Flotation and compaction are not the same. While it’s true that tracks “float” better than tires, they don’t necessarily offer lower soil compaction levels when compared to tires. With advancements in radial tire technology, tires may become the preferred choice over tracks.

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Here in the upper Midwest we’re staring down another potentially wet spring as we deal with moving (and moving, and moving) mounds of snow around our yards. Although the wintry landscape may not inspire visions of dust clouds rising behind the planter, the reality is that field work is just around the corner. And you never know just what you’re going to face out there. One debate that seems to circulate this time every year is the tires versus tracks question. Which is better? As with any equipment decision, a lot depends on your farm’s unique needs. And a lot depends on recent developments in ag tire technology.

Tracks: The choice for getting it done (at all costs).

There’s no question that tracks can help a machine float through stubbornly wet fields. As tires rotate, they create a wave of soil in front of the tire in wet conditions. As the tire turns, it’s constantly “climbing” out of the rut. On the other hand, a track system’s lugs are “planted” in the soil and push the tractor forward. That means no ruts and, generally, better traction in wet soils when compared to standard farm radials. When farmers list their reasons for running tracks, wet soil traction is usually number one. After all, there are times, such as fall harvest, when you need to get in the field at all costs. Plus, track tractors give you a maneuverability edge: they are often narrower overall than dual setups, which may reduce white-knuckle moments when traveling narrow township roads.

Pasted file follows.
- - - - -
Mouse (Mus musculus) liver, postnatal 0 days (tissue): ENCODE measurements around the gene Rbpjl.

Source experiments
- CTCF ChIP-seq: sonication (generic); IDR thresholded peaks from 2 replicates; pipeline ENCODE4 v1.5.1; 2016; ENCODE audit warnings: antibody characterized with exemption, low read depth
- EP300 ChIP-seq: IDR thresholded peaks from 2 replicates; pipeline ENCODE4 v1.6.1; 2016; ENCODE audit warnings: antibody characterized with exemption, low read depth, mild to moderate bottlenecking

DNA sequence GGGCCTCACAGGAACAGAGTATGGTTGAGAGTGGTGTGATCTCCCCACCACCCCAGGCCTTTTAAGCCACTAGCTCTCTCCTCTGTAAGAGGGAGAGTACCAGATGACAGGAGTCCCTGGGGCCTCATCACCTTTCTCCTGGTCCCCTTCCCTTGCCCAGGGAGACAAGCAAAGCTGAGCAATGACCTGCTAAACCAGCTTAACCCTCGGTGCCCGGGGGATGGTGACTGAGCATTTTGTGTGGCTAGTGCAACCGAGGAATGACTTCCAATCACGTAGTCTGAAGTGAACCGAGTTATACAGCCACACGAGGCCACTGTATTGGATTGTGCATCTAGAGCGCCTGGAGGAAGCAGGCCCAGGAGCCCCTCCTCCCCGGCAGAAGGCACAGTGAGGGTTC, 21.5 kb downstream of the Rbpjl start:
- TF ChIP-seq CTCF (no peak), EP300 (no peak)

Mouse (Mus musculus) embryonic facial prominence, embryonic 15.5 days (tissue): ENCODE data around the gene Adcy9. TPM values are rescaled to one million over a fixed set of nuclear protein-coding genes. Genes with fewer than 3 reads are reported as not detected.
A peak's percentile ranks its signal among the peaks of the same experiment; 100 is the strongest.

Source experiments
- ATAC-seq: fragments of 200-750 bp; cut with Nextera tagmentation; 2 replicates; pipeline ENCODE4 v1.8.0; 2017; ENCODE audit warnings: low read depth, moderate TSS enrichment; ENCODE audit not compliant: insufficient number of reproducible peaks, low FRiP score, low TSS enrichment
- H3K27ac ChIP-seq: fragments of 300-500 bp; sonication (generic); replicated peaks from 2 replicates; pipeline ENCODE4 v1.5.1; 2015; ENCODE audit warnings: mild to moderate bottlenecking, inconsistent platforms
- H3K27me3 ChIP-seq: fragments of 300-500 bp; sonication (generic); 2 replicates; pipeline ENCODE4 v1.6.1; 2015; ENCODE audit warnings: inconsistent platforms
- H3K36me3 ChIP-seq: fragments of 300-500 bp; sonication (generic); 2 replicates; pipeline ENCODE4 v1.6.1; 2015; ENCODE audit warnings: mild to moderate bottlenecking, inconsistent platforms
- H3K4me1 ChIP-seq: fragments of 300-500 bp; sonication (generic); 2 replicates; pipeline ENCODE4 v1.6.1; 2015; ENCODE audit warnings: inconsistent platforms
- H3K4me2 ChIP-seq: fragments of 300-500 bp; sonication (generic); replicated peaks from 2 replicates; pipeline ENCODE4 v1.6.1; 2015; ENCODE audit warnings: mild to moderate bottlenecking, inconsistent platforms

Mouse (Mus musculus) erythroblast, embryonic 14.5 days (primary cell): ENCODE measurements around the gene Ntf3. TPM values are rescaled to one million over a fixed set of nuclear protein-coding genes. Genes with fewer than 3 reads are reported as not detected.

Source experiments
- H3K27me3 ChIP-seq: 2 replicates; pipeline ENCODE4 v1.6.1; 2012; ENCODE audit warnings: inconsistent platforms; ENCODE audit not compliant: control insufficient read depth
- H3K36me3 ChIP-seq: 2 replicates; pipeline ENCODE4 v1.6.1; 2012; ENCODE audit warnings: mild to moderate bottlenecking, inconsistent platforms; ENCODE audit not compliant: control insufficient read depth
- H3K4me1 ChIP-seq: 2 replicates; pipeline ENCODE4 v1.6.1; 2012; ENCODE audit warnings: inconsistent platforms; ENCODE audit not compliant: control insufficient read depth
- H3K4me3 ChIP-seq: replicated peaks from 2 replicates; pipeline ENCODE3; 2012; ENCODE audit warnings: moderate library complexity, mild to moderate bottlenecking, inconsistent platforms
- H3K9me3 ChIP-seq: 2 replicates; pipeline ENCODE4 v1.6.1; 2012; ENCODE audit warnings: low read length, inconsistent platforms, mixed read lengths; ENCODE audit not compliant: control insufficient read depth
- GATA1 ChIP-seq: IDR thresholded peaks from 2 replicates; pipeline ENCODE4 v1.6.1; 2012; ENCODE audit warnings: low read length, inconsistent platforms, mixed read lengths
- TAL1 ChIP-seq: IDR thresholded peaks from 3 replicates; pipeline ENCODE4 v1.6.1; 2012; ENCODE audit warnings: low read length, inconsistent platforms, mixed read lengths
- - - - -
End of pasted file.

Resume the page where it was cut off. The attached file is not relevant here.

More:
However, tracks come with some notable drawbacks. The first is weight. A quad-track tractor is usually 20–30% heavier out of the gate. Tracks also have a greater rolling resistance than tires. That means more horses are devoted to pulling the tractor itself, which means fewer ponies are available for the real job of pulling the implement. More weight and more rolling resistance can mean more fuel consumption too.  Field testing of John Deere 9620R and 9620RX tractors showed the wheeled tractor consuming approximately 15 percent less fuel than the track tractor. And with a host of moving parts—idlers, bogies, and other suspension components—a track tractor may give you sticker shock if several of the components (other than the tracks) need replacing at the same time.

Flotation and compaction are not the same.

While it’s true that tracks “float” better than tires, they don’t necessarily offer lower soil compaction levels when compared to tires. Why not? Because tracks concentrate the tractor’s load on the area of the track beneath the idlers and bogies. In other words, the tractor’s weight is not evenly distributed across the surface of the tracks. A Tekscan™ measuring more than 100,000 data points recorded the 9620R wheel tractor having  a 16 percent lower average pressure and a 38 percent lower maximum pressure than the 9620RX track tractor.